After the 2004 discovery of the Bemisia tabaci (Gennadius) (Hemiptera: Aleyrodidae) Q biotype in the United States, there was an urgent need to determine its distribution. As part of a coordinated country-wide effort, an extensive survey of B. tabaci biotypes was conducted in Florida, with the cooperation of growers and state and federal agencies, to monitor the introduction and distribution of both the B and Q biotypes. The biotype status of submitted B. tabaci samples was determined by polymerase chain reaction (PCR) amplification and sequencing of a 700–800-bp mitochondrial cytochrome oxidase I small subunit (mtCOI) gene fragment, PCR amplification, and size determination of two unique microsatellite markers and esterase zymogram analysis. One hundred and eighty collections were sampled from 23 counties. Of these samples, 58% were from vegetables, 37% were from ornamentals, and 5% were from peanuts, alfalfa, and weeds. Eighteen percent of all collections were found to be the Q biotype that came from greenhouse grown ornamental and herbs located in six counties. Sequence comparison of the mtCOI gene identified three separate haplotypes within Florida that were defined as Q1, Q2, and Q3. Haplotypes could be used to associate populations known to be related by grower and plant type. For example, collections from five counties were made on hibiscus linked to the same grower and all samples contained only the Q1 haplotype. Other populations contained a mix of the Q2 and Q3 haplotypes, supporting the conclusion that the Q biotype must have entered Florida through at least two separate introductions. Our data also show that two microsatellite markers are a cost-effective diagnostic alternative for biotype identification with 100% concurrence with mtCOI sequence data.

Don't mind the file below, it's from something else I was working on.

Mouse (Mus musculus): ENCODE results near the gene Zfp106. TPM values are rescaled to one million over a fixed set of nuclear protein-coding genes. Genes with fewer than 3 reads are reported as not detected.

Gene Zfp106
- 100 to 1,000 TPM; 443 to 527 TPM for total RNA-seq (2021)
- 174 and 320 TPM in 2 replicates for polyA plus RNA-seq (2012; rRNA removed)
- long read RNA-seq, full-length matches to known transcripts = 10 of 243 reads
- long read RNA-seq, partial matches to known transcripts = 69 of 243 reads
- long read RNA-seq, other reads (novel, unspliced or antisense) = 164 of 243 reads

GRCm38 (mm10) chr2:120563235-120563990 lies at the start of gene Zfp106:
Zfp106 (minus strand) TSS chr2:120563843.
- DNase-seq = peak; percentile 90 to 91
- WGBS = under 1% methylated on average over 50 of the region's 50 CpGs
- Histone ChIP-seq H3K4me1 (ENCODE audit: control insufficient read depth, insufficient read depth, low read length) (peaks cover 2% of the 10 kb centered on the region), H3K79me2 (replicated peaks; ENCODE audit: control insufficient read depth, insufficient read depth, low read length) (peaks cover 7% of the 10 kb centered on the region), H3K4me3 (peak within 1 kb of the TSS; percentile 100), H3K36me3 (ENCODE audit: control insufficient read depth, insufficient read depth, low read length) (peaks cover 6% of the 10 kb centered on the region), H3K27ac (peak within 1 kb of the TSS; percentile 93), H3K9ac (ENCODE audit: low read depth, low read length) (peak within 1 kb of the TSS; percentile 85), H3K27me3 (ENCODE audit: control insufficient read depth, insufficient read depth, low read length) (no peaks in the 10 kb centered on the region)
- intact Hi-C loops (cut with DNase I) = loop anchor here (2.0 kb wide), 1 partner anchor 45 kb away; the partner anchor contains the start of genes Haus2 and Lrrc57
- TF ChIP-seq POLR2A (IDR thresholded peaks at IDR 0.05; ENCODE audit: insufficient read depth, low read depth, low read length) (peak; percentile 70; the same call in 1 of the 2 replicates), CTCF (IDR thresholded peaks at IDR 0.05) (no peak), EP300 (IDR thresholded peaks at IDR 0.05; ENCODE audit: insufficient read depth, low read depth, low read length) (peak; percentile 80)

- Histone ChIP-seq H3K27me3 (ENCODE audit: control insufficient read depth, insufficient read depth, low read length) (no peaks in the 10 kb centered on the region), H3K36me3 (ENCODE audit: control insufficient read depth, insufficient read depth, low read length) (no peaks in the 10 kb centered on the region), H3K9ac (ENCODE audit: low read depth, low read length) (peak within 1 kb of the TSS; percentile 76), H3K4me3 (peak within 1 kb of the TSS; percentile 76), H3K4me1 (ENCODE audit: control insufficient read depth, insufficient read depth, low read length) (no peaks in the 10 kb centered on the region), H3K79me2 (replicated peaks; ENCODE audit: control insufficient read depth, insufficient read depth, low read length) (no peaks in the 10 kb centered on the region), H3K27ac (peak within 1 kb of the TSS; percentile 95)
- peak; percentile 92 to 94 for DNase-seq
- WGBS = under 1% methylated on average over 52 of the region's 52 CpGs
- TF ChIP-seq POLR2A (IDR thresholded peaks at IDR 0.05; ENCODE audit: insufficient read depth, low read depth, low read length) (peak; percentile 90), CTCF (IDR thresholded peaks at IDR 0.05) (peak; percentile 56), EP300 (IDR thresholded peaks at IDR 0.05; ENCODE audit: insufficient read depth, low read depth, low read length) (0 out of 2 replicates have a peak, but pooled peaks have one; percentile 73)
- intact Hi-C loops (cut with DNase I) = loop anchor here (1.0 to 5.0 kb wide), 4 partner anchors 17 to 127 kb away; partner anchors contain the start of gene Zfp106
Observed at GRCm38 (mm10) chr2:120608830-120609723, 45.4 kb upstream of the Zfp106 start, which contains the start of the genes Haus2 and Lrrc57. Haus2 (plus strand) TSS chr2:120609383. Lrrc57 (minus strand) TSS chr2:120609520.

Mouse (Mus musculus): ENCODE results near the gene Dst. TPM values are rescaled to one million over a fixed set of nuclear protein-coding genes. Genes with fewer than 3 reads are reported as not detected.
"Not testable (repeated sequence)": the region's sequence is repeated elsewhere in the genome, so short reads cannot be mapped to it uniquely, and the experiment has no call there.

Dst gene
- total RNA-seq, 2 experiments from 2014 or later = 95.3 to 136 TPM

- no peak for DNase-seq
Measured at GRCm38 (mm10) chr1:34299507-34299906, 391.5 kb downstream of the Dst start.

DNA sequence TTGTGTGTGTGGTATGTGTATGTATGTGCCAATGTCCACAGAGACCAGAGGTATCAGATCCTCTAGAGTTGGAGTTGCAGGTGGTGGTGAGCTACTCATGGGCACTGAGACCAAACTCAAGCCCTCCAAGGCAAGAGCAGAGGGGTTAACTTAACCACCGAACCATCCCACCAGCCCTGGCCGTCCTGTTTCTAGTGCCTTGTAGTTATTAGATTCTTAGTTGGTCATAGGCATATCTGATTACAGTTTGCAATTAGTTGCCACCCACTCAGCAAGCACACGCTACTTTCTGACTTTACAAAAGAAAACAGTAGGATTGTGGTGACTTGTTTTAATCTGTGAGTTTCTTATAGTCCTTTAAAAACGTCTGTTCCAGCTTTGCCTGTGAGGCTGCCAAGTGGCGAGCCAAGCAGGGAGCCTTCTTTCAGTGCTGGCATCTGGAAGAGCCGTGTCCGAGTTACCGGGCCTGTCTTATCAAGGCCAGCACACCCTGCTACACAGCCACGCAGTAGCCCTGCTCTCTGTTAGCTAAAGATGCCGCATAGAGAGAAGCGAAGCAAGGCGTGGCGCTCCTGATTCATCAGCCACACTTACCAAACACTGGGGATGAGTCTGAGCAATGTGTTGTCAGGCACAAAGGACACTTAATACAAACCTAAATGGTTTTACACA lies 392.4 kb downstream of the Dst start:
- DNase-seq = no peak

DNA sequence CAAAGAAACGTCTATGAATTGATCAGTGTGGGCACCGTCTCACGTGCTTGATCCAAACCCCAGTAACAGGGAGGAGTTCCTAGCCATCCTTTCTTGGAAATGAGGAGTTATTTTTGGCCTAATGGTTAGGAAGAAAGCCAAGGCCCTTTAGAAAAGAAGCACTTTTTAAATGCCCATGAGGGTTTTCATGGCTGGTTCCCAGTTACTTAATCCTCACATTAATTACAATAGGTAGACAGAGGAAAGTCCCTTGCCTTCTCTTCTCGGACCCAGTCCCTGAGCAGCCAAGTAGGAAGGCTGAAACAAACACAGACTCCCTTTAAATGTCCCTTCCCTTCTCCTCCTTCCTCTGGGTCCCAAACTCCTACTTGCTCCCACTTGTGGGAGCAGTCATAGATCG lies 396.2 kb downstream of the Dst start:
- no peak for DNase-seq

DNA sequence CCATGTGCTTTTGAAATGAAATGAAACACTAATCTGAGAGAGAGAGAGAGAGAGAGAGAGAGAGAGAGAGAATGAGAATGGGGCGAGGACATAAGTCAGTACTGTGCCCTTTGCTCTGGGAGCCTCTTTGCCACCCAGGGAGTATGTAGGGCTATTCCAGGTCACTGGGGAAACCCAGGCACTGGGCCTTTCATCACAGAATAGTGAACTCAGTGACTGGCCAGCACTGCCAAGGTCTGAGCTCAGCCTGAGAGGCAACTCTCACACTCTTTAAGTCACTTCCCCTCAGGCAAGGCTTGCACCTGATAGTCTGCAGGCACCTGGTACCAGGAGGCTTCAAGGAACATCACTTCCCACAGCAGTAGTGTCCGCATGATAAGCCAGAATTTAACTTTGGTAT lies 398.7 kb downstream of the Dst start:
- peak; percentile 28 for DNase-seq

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Vol. 102 • No. 2